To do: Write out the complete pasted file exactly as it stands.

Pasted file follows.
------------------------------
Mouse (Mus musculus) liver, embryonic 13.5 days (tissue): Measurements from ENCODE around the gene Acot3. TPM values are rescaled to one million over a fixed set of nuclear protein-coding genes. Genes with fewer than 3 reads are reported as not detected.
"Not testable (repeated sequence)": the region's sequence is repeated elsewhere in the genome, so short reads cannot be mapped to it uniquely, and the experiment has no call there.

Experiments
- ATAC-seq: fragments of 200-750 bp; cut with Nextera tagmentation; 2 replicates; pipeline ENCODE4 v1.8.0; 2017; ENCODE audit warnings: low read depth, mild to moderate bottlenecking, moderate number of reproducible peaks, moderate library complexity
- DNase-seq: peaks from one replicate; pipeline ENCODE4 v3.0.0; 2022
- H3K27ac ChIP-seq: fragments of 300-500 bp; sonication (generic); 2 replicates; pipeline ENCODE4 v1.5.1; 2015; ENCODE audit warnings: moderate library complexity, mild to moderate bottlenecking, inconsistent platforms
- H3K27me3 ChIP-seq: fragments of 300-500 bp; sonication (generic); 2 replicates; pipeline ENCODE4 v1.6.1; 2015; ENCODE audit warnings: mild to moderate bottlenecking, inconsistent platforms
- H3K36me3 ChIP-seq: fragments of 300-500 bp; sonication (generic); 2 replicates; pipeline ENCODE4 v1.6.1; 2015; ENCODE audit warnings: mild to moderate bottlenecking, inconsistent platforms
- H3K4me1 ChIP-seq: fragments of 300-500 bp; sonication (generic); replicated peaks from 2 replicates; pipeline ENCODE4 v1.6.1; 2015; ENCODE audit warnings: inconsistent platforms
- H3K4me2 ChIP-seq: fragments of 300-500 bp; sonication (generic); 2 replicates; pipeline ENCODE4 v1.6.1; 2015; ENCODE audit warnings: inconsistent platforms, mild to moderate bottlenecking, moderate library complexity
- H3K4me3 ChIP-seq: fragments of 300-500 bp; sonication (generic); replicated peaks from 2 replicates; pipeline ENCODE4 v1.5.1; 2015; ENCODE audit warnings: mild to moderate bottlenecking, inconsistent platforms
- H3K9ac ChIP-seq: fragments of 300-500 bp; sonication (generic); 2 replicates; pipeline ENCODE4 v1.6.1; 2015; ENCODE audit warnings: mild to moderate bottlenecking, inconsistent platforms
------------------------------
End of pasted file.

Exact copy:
Mouse (Mus musculus) liver, embryonic 13.5 days (tissue): Measurements from ENCODE around the gene Acot3. TPM values are rescaled to one million over a fixed set of nuclear protein-coding genes. Genes with fewer than 3 reads are reported as not detected.
"Not testable (repeated sequence)": the region's sequence is repeated elsewhere in the genome, so short reads cannot be mapped to it uniquely, and the experiment has no call there.

Experiments
- ATAC-seq: fragments of 200-750 bp; cut with Nextera tagmentation; 2 replicates; pipeline ENCODE4 v1.8.0; 2017; ENCODE audit warnings: low read depth, mild to moderate bottlenecking, moderate number of reproducible peaks, moderate library complexity
- DNase-seq: peaks from one replicate; pipeline ENCODE4 v3.0.0; 2022
- H3K27ac ChIP-seq: fragments of 300-500 bp; sonication (generic); 2 replicates; pipeline ENCODE4 v1.5.1; 2015; ENCODE audit warnings: moderate library complexity, mild to moderate bottlenecking, inconsistent platforms
- H3K27me3 ChIP-seq: fragments of 300-500 bp; sonication (generic); 2 replicates; pipeline ENCODE4 v1.6.1; 2015; ENCODE audit warnings: mild to moderate bottlenecking, inconsistent platforms
- H3K36me3 ChIP-seq: fragments of 300-500 bp; sonication (generic); 2 replicates; pipeline ENCODE4 v1.6.1; 2015; ENCODE audit warnings: mild to moderate bottlenecking, inconsistent platforms
- H3K4me1 ChIP-seq: fragments of 300-500 bp; sonication (generic); replicated peaks from 2 replicates; pipeline ENCODE4 v1.6.1; 2015; ENCODE audit warnings: inconsistent platforms
- H3K4me2 ChIP-seq: fragments of 300-500 bp; sonication (generic); 2 replicates; pipeline ENCODE4 v1.6.1; 2015; ENCODE audit warnings: inconsistent platforms, mild to moderate bottlenecking, moderate library complexity
- H3K4me3 ChIP-seq: fragments of 300-500 bp; sonication (generic); replicated peaks from 2 replicates; pipeline ENCODE4 v1.5.1; 2015; ENCODE audit warnings: mild to moderate bottlenecking, inconsistent platforms
- H3K9ac ChIP-seq: fragments of 300-500 bp; sonication (generic); 2 replicates; pipeline ENCODE4 v1.6.1; 2015; ENCODE audit warnings: mild to moderate bottlenecking, inconsistent platforms